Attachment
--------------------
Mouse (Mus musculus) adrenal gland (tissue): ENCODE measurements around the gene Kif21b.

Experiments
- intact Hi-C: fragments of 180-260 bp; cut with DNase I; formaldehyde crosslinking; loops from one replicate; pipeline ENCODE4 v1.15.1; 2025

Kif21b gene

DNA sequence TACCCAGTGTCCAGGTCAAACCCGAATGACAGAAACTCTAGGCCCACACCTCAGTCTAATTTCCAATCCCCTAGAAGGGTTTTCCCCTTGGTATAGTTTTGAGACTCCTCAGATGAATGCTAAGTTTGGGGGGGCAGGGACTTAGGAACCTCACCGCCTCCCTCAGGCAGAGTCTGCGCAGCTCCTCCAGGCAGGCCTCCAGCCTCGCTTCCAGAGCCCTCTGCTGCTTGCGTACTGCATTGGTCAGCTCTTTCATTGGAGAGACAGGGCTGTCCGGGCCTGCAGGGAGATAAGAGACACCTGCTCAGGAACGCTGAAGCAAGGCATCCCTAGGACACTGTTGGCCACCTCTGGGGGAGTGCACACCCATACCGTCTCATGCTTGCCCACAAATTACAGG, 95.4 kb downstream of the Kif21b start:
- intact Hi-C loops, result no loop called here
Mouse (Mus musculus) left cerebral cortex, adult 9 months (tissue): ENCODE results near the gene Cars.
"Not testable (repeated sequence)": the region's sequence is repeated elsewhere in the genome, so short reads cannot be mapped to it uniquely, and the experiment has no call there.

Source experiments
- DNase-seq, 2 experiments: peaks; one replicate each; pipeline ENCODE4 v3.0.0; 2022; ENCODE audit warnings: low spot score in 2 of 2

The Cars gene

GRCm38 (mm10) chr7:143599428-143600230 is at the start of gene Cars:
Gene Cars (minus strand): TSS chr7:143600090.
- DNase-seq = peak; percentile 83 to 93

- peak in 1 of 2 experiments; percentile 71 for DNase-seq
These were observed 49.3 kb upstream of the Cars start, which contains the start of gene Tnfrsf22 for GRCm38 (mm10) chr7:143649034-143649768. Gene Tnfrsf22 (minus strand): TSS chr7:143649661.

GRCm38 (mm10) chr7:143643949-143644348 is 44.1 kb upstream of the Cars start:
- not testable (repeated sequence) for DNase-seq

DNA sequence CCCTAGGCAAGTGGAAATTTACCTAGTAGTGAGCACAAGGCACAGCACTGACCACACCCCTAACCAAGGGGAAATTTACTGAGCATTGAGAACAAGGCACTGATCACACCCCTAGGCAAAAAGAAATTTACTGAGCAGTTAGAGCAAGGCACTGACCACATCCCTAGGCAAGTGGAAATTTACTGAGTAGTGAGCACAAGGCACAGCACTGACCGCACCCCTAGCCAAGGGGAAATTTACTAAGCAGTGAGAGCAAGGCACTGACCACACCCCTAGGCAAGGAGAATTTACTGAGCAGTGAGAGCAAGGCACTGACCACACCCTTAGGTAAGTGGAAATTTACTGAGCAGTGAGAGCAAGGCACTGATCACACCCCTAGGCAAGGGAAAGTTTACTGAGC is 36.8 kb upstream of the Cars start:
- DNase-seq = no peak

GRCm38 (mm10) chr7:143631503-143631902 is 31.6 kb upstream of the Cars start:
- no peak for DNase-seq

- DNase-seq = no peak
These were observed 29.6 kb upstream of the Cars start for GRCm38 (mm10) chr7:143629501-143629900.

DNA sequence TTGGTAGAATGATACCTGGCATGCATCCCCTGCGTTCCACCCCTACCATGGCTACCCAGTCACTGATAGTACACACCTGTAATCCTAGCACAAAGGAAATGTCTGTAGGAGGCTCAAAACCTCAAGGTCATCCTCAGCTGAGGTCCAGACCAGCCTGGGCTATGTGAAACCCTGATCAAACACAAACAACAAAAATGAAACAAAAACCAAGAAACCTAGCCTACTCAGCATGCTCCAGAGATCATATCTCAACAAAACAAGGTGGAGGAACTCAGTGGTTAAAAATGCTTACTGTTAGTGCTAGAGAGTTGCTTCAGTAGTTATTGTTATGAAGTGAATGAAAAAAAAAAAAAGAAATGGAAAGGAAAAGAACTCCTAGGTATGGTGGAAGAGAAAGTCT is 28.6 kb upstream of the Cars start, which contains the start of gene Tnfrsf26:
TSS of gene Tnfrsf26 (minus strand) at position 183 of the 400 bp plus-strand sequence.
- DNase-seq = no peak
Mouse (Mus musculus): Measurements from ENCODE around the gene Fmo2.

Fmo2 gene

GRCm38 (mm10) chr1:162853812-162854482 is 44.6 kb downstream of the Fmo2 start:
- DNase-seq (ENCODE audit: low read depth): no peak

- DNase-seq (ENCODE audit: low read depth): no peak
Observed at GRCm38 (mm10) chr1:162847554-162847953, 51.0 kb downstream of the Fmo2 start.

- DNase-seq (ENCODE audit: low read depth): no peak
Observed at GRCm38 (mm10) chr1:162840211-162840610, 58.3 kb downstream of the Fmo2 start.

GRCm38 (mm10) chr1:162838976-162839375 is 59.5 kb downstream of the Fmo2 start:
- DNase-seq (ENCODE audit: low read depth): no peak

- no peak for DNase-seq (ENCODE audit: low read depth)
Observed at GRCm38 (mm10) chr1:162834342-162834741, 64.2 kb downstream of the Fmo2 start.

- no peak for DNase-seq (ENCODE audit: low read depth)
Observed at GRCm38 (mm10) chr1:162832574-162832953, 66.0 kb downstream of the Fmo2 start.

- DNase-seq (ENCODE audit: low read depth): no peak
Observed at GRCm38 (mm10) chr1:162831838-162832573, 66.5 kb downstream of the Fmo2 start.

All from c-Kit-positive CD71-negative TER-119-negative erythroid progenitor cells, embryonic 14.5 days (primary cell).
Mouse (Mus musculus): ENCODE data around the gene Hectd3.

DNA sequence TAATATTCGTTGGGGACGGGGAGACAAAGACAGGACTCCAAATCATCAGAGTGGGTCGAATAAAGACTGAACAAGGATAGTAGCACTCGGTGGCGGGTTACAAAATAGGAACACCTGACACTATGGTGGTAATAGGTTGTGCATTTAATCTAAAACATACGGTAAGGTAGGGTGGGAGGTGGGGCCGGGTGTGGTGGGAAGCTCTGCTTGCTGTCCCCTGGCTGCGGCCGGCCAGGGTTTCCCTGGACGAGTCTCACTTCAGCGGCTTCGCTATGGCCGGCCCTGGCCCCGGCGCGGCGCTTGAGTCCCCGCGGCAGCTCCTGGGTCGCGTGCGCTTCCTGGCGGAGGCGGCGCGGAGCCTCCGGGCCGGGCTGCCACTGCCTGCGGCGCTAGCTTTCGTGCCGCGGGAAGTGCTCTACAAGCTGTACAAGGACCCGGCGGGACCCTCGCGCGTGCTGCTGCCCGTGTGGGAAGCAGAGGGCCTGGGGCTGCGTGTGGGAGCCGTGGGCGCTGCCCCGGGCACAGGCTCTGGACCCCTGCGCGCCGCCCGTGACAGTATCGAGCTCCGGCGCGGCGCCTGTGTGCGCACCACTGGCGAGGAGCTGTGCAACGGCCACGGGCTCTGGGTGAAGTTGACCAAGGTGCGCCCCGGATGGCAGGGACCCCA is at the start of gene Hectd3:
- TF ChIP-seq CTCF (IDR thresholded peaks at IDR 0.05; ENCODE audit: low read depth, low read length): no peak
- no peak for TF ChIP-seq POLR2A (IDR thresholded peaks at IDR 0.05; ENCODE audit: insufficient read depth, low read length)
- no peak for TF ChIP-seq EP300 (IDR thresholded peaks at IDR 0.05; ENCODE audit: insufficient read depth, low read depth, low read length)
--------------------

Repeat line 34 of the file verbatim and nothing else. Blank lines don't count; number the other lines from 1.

- DNase-seq (ENCODE audit: low read depth): no peak